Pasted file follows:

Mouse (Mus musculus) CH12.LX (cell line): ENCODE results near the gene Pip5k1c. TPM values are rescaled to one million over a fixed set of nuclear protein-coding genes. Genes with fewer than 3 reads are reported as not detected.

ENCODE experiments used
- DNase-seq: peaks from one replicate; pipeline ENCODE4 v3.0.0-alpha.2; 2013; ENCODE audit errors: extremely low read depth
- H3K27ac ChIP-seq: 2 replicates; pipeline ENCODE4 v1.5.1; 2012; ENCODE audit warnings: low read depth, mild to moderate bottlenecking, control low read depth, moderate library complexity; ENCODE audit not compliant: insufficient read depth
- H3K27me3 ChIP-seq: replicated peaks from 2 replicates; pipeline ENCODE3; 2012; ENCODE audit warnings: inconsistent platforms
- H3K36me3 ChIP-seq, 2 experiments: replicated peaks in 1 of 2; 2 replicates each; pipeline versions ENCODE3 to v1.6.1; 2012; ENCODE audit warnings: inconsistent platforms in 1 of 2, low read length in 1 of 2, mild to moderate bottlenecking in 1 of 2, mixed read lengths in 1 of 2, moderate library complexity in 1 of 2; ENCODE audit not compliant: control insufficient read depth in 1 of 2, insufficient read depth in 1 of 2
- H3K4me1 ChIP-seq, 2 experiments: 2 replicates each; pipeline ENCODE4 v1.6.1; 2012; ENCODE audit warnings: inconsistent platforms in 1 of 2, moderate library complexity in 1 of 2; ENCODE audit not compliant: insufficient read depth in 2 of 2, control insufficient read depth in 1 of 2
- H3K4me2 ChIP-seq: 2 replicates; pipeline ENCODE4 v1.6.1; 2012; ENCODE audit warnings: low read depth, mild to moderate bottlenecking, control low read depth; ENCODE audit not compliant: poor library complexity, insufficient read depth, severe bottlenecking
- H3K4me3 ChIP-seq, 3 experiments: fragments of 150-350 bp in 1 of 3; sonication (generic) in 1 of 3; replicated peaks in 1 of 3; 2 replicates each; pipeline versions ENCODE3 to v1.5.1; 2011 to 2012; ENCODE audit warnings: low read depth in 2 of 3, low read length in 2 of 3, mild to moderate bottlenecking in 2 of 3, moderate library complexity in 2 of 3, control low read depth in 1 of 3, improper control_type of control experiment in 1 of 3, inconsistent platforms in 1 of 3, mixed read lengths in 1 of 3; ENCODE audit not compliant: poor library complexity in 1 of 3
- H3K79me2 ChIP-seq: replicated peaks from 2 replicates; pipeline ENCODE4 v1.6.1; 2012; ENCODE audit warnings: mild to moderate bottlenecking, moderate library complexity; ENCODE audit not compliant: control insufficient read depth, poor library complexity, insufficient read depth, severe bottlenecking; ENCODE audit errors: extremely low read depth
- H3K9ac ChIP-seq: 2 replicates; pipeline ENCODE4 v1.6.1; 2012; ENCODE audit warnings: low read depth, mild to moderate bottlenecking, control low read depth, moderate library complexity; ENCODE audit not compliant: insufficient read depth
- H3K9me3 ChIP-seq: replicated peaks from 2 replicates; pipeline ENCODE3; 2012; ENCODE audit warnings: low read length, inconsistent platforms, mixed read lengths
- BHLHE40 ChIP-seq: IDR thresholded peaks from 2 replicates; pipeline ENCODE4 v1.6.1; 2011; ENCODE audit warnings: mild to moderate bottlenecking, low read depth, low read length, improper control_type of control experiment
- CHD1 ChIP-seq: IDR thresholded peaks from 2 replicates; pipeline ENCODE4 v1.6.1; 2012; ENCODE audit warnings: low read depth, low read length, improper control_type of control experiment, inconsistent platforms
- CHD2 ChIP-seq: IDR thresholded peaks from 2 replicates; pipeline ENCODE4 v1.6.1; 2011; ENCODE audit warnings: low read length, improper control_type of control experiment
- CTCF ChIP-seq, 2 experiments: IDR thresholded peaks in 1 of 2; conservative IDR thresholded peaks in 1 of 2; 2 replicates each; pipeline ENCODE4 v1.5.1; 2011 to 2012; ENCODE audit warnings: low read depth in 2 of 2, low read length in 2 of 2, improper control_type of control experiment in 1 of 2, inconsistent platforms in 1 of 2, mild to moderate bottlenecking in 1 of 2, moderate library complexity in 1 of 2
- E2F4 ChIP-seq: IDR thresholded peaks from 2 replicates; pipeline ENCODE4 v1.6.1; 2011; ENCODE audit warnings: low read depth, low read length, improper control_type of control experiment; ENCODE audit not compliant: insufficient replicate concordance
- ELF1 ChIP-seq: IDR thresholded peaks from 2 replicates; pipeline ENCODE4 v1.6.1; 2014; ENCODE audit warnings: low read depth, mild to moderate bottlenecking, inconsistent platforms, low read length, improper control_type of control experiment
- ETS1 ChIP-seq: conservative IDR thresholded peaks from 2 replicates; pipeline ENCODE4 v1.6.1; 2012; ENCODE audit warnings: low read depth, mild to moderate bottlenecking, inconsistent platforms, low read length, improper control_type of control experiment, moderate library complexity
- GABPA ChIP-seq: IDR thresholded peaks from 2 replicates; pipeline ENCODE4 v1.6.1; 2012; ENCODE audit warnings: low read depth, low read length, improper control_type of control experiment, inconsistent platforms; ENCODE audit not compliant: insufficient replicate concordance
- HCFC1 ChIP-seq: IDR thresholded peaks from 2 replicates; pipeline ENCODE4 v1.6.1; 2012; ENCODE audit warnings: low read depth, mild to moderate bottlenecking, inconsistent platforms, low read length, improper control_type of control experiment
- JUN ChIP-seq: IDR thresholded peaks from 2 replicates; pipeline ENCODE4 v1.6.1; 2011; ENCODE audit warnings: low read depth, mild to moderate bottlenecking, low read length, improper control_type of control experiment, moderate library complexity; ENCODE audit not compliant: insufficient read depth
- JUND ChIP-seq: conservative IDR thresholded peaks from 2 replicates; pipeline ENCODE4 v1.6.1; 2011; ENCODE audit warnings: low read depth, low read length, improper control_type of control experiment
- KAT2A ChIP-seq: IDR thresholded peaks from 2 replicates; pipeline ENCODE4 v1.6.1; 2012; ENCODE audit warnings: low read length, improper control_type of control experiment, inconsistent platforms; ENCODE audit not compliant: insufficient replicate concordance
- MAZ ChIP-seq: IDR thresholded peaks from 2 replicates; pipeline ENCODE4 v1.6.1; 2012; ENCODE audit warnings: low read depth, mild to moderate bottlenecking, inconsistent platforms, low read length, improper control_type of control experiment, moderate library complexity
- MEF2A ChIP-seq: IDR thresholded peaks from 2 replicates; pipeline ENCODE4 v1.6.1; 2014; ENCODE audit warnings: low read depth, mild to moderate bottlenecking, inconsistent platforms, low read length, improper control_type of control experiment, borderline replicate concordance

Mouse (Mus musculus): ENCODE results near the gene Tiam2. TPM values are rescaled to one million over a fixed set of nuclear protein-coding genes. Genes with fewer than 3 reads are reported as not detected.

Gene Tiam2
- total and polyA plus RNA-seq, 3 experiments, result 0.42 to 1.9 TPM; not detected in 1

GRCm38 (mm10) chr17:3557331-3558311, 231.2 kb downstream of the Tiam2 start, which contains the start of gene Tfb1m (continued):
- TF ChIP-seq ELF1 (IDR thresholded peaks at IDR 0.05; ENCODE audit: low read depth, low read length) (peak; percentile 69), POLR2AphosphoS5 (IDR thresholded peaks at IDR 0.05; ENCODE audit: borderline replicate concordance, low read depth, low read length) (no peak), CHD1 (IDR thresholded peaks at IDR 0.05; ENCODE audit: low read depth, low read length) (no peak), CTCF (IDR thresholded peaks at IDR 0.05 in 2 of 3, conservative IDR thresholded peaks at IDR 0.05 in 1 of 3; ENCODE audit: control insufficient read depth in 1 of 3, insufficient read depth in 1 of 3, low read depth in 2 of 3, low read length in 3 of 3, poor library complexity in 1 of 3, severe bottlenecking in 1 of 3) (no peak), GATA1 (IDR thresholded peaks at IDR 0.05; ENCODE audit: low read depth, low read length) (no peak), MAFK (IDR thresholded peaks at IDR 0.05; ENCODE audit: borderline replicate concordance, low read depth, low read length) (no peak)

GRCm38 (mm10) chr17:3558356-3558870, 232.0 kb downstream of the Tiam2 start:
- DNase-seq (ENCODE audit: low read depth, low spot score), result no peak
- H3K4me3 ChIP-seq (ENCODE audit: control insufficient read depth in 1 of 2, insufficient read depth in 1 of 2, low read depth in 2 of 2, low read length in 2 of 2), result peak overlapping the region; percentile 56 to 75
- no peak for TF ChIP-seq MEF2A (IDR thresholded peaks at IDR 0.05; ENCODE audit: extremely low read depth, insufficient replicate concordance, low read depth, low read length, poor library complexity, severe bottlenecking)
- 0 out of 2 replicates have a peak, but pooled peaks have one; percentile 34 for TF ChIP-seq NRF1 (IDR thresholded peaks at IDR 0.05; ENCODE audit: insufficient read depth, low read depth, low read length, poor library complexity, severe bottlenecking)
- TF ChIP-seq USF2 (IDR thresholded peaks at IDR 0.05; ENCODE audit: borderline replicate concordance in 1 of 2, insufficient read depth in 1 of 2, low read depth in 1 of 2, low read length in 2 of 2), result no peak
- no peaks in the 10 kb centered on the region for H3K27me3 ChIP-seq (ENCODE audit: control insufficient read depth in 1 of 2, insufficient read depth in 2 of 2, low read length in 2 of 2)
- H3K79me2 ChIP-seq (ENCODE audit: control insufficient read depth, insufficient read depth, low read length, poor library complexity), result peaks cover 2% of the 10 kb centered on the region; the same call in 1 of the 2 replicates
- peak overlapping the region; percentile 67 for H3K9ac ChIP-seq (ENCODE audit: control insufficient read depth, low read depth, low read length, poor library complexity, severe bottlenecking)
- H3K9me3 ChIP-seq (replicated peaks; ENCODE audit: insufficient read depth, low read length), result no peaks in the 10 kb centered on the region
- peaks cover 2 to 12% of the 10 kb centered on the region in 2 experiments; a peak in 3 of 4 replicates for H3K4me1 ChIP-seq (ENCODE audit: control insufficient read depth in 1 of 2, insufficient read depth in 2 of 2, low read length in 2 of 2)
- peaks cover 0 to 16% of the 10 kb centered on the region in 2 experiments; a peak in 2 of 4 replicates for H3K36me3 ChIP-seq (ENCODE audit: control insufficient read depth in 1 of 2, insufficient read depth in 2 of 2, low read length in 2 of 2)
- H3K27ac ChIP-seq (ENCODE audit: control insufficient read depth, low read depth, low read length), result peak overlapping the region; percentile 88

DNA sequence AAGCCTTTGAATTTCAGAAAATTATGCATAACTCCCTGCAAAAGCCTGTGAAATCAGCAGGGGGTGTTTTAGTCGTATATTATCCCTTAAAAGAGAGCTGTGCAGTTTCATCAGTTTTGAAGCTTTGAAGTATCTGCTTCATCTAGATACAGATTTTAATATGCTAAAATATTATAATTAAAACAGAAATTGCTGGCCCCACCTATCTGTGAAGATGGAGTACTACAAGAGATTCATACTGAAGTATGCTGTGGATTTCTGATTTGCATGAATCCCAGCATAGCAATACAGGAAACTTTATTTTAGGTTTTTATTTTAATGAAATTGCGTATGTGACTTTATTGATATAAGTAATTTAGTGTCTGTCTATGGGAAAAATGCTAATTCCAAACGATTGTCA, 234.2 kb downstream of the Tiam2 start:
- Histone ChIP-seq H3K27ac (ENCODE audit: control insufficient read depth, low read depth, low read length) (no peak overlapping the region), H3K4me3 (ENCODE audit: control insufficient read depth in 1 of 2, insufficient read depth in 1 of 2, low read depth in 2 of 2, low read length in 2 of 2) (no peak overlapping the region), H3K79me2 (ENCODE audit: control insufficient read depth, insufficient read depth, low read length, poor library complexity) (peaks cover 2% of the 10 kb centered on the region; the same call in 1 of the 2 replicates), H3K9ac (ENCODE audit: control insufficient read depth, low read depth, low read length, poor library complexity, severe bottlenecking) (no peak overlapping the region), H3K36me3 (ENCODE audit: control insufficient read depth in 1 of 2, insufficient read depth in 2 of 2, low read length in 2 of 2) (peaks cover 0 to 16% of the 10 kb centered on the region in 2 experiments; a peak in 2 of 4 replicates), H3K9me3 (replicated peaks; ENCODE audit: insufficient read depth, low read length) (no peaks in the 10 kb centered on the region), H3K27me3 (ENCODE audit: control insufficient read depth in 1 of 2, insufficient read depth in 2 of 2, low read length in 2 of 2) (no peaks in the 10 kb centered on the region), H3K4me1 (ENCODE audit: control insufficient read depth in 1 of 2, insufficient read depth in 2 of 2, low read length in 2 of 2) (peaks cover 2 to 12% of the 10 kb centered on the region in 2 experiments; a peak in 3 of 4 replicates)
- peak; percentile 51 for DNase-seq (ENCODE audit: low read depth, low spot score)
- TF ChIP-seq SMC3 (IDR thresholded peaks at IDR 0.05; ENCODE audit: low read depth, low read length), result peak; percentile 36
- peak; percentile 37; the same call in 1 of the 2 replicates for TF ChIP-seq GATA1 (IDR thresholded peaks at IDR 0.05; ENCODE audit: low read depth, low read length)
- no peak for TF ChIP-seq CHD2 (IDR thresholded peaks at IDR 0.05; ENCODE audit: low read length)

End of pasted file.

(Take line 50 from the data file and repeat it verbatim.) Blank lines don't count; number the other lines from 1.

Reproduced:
- no peak for TF ChIP-seq CHD2 (IDR thresholded peaks at IDR 0.05; ENCODE audit: low read length)